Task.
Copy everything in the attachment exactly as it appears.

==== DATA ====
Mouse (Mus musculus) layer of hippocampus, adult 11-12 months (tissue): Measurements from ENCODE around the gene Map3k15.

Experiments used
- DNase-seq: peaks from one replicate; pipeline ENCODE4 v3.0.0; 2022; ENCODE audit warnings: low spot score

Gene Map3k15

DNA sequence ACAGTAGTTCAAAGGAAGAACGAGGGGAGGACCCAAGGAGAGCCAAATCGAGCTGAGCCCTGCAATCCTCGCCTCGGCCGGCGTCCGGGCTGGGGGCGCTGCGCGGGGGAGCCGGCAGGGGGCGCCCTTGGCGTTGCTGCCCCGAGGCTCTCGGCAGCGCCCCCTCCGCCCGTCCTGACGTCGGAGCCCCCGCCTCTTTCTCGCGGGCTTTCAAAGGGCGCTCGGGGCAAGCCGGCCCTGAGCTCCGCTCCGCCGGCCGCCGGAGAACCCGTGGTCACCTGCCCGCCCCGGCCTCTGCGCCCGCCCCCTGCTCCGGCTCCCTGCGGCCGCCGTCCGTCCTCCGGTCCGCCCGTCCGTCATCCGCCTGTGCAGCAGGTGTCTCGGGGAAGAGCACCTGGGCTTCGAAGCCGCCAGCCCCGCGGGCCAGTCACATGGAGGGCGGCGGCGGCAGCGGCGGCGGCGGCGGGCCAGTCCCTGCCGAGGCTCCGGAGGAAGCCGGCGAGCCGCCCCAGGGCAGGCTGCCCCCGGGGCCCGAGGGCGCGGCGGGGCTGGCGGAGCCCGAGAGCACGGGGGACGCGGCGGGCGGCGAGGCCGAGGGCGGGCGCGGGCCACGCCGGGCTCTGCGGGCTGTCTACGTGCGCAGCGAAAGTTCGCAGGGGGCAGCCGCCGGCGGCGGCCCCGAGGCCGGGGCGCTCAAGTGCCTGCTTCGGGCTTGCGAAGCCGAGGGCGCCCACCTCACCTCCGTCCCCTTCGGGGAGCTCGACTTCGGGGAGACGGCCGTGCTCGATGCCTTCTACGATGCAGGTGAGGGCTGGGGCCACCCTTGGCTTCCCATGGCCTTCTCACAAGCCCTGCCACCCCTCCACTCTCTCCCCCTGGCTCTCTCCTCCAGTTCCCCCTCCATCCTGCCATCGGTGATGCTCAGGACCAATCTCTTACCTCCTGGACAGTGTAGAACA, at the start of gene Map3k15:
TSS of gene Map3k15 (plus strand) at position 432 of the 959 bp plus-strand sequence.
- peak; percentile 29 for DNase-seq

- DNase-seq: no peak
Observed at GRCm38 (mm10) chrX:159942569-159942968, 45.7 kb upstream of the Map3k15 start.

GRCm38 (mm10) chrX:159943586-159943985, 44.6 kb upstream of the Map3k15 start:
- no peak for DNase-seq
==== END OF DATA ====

Mouse (Mus musculus) layer of hippocampus, adult 11-12 months (tissue): Measurements from ENCODE around the gene Map3k15.

Experiments used
- DNase-seq: peaks from one replicate; pipeline ENCODE4 v3.0.0; 2022; ENCODE audit warnings: low spot score

Gene Map3k15

DNA sequence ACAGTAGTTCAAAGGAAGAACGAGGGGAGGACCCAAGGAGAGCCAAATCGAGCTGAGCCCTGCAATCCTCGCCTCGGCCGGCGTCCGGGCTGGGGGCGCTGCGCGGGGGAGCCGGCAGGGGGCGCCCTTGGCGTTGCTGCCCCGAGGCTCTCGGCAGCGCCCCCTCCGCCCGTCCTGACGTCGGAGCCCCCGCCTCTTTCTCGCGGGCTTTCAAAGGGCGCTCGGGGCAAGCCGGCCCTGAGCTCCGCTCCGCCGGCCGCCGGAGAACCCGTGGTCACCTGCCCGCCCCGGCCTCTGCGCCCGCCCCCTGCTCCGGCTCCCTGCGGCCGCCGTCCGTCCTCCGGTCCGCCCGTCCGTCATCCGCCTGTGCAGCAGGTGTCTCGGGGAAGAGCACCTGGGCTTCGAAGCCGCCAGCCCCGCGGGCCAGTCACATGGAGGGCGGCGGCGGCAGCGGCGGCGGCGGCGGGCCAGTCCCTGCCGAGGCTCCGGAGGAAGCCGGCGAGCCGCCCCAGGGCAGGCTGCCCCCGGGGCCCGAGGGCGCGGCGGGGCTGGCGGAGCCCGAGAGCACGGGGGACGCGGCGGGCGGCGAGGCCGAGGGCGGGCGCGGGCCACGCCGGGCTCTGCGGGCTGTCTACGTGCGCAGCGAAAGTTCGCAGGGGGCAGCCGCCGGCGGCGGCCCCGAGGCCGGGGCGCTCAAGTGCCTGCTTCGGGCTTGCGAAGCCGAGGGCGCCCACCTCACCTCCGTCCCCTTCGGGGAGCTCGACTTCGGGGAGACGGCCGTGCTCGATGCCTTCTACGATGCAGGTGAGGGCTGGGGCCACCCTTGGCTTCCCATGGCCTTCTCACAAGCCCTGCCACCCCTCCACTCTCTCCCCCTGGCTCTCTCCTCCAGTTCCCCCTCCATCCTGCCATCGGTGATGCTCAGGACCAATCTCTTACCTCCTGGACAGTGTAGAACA, at the start of gene Map3k15:
TSS of gene Map3k15 (plus strand) at position 432 of the 959 bp plus-strand sequence.
- peak; percentile 29 for DNase-seq

- DNase-seq: no peak
Observed at GRCm38 (mm10) chrX:159942569-159942968, 45.7 kb upstream of the Map3k15 start.

GRCm38 (mm10) chrX:159943586-159943985, 44.6 kb upstream of the Map3k15 start:
- no peak for DNase-seq